Clinical cancer research : an official journal of the American Association for Cancer Research
Volume
13
Issue
22
Publish Date
2007
Start Page
6919S
End Page
6920S

New approaches to assessing and treating early-stage colon and rectal cancer: Summary statement from 2007 Santa Monica Conference

The 2007 Santa Monica Conference on Assessing and Treating Early-Stage Colon and Rectal Cancer, a multidisciplinary meeting of leaders in surgery, medical and radiation oncology, and pathology, was convened on January 12 to 13, 2007. The purpose of the meeting was to assess current data and issues in the field and to develop recommendations for advancing patient care and clinical research. Topics included pathologic assessment and staging, transanal versus laparoscopic versus open resection, adjuvant therapy, genetic testing and counseling, cooperative group strategies, and the use of biological therapies and novel agents. A review of the key issues discussed, as well as conclusions and recommendations considered significant to the field, is summarized below and presented at greater length in the individual manuscripts and accompanying discussion that comprise the full conference proceedings. Although the management of early-stage colon and rectal cancers remains a challenge for all of us, the development and use of new technologies and methods of assessment and treatment over the past several decades is yielding encouraging results. A variety of opportunities to further improve outcomes were addressed in this forum, including recommendations that specific protocols be adopted regarding surgical and pathologic dissection and reporting, particularly for stage II disease; the corollary need to increase active multidisciplinary collaboration; and the development of comprehensive consensus guidelines and recommendations to standardize care in early-stage colorectal cancer. ©2007 American Association for Cancer Research.

Authors
Rosen, LS; Bilchik, AJ; Jr, RWB; III, ABB; Chang, KJ; Compton, CC; Grothey, A; Haller, DG; Ko, CY; Lynch, PM; Nelson, H; Stamos, MJ; Turner, RR; Willett, CG
MLA Citation
Rosen, LS, Bilchik, AJ, Jr, RWB, III, ABB, Chang, KJ, Compton, CC, Grothey, A, Haller, DG, Ko, CY, Lynch, PM, Nelson, H, Stamos, MJ, Turner, RR, and Willett, CG. "New approaches to assessing and treating early-stage colon and rectal cancer: Summary statement from 2007 Santa Monica Conference." Clinical Cancer Research 13.22 (2007): 6853S-6856S.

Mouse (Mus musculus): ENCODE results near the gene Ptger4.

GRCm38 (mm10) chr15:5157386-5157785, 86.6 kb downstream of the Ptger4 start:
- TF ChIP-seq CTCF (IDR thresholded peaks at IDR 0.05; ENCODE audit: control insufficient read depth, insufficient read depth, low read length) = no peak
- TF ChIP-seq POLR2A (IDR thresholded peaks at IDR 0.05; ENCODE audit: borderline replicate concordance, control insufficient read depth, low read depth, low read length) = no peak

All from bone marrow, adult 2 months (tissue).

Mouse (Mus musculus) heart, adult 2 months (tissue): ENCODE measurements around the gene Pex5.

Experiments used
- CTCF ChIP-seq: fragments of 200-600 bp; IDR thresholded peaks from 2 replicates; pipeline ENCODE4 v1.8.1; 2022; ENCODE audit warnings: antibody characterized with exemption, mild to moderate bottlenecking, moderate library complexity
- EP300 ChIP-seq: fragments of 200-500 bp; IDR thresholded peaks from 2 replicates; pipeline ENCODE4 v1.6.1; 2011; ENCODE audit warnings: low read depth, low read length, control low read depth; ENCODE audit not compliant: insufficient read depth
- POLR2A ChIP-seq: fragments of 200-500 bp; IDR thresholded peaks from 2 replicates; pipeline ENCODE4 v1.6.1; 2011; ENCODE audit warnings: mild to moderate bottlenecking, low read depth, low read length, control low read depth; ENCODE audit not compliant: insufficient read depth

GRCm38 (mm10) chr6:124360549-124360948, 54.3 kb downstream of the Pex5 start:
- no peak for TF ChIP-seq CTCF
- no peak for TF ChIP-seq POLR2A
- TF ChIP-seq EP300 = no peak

PMID
18006789
Source
scival
Published In
Clinical cancer research : an official journal of the American Association for Cancer Research
Volume
13
Issue
22
Publish Date
2007
Start Page
6853S
End Page
6856S
DOI
10.1158/1078-0432.CCR-07-1629

Antiangiogenics: The potential role of integrating this novel treatment modality with chemoradiation for solid cancers

Although still in very early stages of clinical development, the combination of antiangiogenics with contemporary chemoradiotherapy regimens has emerged as a feasible and promising approach to many cancers. We review the rationale and the current understanding of antiangiogenics and their therapeutic potential in combination with chemoradiotherapy. Finally, we offer a perspective on future research directions aimed at making this complex therapeutic approach successful in the clinic. © 2007 by American Society of Clinical Oncology.

Authors
Duda, DG; Jain, RK; Willett, CG
MLA Citation
Duda, DG, Jain, RK, and Willett, CG. "Antiangiogenics: The potential role of integrating this novel treatment modality with chemoradiation for solid cancers." Journal of Clinical Oncology 25.26 (2007): 4033-4042.
PMID
17827451
Source
scival
Published In
Journal of Clinical Oncology
Volume
25
Issue
26
Publish Date
2007
Start Page
4033
End Page
4042
DOI
10.1200/JCO.2007.11.3985

Long-term results of RTOG trial 8911 (USA intergroup 113): A random assignment trial comparison of chemotherapy followed by surgery compared with surgery alone for esophageal cancer